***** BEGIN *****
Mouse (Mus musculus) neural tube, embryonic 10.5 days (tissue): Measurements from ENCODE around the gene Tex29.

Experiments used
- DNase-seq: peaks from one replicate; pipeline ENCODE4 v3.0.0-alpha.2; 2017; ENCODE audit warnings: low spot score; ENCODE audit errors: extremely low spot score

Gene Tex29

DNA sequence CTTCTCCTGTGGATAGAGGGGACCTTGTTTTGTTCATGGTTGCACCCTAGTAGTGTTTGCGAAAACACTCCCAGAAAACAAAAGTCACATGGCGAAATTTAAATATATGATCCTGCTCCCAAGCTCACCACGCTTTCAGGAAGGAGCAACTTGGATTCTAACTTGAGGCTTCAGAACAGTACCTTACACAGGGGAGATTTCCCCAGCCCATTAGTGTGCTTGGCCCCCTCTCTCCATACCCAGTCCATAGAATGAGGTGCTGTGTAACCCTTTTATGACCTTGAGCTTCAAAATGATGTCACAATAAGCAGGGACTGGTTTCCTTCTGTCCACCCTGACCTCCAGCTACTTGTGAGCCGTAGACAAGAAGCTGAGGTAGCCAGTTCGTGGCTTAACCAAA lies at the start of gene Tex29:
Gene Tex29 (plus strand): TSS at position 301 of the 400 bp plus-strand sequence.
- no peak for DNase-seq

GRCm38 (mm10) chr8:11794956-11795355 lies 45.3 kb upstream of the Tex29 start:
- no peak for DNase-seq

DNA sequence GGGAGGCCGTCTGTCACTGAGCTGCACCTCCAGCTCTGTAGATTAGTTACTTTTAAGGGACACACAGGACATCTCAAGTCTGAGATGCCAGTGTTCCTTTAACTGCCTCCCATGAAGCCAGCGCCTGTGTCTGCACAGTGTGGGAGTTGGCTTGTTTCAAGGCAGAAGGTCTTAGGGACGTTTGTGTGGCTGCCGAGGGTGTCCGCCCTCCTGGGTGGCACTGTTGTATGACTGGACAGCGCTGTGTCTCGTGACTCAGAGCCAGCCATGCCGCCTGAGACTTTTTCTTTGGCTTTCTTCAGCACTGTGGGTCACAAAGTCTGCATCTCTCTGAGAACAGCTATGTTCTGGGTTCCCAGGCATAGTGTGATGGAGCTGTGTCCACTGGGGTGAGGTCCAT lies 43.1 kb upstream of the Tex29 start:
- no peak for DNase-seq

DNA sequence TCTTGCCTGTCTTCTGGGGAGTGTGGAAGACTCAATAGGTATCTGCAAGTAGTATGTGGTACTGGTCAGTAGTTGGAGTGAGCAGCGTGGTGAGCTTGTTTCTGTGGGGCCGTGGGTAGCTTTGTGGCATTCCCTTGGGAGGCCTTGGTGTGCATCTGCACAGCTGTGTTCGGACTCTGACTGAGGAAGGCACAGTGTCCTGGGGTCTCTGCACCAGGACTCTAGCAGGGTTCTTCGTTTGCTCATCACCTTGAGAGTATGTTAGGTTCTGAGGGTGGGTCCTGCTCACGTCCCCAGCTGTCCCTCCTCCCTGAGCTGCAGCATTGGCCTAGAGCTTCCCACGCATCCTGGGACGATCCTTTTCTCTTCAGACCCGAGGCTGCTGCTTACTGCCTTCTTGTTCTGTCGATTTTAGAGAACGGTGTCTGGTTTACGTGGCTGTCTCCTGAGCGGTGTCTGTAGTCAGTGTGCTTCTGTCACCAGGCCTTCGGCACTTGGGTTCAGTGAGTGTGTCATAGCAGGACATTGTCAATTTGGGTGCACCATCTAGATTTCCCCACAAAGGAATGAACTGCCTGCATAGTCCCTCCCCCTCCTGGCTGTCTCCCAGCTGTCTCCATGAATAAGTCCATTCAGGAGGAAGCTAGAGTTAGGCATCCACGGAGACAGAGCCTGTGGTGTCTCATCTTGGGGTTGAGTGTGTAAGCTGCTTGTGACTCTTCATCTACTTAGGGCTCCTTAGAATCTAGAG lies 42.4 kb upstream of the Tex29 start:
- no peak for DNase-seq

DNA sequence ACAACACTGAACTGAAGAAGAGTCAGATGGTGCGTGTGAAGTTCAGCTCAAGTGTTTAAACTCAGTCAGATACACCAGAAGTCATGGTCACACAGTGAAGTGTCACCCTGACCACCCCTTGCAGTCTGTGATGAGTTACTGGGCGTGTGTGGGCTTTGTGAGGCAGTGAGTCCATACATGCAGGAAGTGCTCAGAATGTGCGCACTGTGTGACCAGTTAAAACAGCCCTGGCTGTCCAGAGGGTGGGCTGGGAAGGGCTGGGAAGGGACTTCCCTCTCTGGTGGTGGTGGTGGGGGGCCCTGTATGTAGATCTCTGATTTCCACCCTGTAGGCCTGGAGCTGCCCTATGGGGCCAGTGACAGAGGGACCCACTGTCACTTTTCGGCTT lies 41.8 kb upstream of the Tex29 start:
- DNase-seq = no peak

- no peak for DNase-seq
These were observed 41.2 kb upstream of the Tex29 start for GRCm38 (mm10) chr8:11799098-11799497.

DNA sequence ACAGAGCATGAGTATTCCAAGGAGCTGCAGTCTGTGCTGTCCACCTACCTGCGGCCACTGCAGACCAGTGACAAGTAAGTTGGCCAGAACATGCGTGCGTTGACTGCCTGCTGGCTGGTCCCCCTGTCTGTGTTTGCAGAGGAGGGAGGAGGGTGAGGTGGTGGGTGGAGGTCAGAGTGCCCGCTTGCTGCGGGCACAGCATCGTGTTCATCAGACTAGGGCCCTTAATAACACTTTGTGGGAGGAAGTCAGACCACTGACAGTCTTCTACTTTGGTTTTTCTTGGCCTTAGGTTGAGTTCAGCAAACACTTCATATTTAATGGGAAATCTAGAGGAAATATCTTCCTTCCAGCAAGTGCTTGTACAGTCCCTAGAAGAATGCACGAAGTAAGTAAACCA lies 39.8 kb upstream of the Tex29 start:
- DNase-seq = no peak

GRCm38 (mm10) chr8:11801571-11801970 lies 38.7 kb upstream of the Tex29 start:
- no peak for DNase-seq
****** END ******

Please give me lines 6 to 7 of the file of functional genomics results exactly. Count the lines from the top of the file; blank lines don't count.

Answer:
Gene Tex29 (plus strand): TSS at position 301 of the 400 bp plus-strand sequence.
- no peak for DNase-seq